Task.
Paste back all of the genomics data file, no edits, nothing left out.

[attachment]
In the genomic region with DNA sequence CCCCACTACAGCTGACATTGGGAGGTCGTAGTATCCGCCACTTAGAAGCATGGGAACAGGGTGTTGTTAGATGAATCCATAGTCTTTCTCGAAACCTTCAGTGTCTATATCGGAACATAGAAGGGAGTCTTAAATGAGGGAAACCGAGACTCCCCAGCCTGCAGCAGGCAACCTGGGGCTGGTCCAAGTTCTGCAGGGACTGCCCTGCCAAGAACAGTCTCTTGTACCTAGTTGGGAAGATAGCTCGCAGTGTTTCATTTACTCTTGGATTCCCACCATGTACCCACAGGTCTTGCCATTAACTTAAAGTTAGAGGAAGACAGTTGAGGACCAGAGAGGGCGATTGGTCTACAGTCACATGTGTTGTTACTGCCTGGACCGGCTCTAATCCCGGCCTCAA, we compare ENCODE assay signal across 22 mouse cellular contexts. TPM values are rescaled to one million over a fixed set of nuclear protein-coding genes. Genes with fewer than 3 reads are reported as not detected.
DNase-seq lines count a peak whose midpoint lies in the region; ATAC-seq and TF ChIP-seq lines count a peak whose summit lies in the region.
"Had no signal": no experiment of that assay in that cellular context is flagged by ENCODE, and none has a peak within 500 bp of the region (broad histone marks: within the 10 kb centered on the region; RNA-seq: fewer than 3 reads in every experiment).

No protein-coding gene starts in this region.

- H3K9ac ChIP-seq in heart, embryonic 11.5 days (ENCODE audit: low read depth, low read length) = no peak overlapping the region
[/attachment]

In the genomic region with DNA sequence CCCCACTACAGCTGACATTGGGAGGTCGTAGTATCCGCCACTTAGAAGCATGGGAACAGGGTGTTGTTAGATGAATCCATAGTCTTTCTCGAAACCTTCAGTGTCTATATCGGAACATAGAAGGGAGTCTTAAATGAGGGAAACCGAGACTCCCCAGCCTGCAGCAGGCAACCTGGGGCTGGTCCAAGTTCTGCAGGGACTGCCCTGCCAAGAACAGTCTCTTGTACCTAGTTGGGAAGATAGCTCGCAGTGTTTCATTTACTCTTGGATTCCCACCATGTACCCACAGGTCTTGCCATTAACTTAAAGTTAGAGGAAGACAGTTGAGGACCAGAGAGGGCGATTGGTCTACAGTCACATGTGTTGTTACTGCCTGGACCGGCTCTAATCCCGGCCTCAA, we compare ENCODE assay signal across 22 mouse cellular contexts. TPM values are rescaled to one million over a fixed set of nuclear protein-coding genes. Genes with fewer than 3 reads are reported as not detected.
DNase-seq lines count a peak whose midpoint lies in the region; ATAC-seq and TF ChIP-seq lines count a peak whose summit lies in the region.
"Had no signal": no experiment of that assay in that cellular context is flagged by ENCODE, and none has a peak within 500 bp of the region (broad histone marks: within the 10 kb centered on the region; RNA-seq: fewer than 3 reads in every experiment).

No protein-coding gene starts in this region.

- H3K9ac ChIP-seq in heart, embryonic 11.5 days (ENCODE audit: low read depth, low read length) = no peak overlapping the region